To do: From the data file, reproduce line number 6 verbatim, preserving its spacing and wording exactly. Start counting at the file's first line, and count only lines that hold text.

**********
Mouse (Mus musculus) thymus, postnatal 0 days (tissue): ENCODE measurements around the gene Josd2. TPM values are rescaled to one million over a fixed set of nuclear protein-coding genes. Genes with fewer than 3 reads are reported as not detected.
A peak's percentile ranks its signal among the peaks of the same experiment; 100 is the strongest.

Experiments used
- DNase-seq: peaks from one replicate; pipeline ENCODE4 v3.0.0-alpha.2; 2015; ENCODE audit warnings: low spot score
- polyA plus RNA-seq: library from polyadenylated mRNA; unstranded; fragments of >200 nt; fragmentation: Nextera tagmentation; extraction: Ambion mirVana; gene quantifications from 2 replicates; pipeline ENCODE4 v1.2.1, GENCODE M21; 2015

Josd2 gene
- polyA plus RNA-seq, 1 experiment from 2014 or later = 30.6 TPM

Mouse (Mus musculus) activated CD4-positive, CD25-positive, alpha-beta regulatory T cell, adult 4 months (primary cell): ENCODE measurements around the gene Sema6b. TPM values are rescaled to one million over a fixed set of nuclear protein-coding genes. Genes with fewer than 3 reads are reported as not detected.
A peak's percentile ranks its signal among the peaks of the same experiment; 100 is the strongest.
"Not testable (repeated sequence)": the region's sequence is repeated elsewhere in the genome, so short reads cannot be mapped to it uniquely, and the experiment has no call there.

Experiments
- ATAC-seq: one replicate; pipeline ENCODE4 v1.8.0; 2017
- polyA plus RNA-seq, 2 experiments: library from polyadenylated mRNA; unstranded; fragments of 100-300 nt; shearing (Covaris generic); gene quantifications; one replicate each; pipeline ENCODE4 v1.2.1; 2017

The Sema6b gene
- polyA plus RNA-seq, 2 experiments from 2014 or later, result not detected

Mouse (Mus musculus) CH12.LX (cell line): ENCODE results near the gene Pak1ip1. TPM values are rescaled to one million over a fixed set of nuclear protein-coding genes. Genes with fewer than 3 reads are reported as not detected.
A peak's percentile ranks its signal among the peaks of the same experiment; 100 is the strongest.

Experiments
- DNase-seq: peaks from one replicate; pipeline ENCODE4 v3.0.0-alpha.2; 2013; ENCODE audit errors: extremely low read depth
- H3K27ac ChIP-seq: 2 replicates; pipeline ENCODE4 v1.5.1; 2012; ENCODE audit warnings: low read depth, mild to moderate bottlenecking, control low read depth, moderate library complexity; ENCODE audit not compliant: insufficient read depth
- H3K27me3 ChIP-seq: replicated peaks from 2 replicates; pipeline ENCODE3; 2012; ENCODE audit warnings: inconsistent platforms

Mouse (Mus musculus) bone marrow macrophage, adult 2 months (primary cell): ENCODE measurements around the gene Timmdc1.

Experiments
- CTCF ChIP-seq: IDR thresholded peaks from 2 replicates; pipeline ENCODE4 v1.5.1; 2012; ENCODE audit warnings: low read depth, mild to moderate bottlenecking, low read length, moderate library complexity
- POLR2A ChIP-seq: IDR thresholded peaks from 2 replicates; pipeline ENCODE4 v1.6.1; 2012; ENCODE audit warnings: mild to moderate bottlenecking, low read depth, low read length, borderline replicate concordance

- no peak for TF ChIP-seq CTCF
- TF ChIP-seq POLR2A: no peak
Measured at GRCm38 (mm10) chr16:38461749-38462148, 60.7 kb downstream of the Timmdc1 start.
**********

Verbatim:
Josd2 gene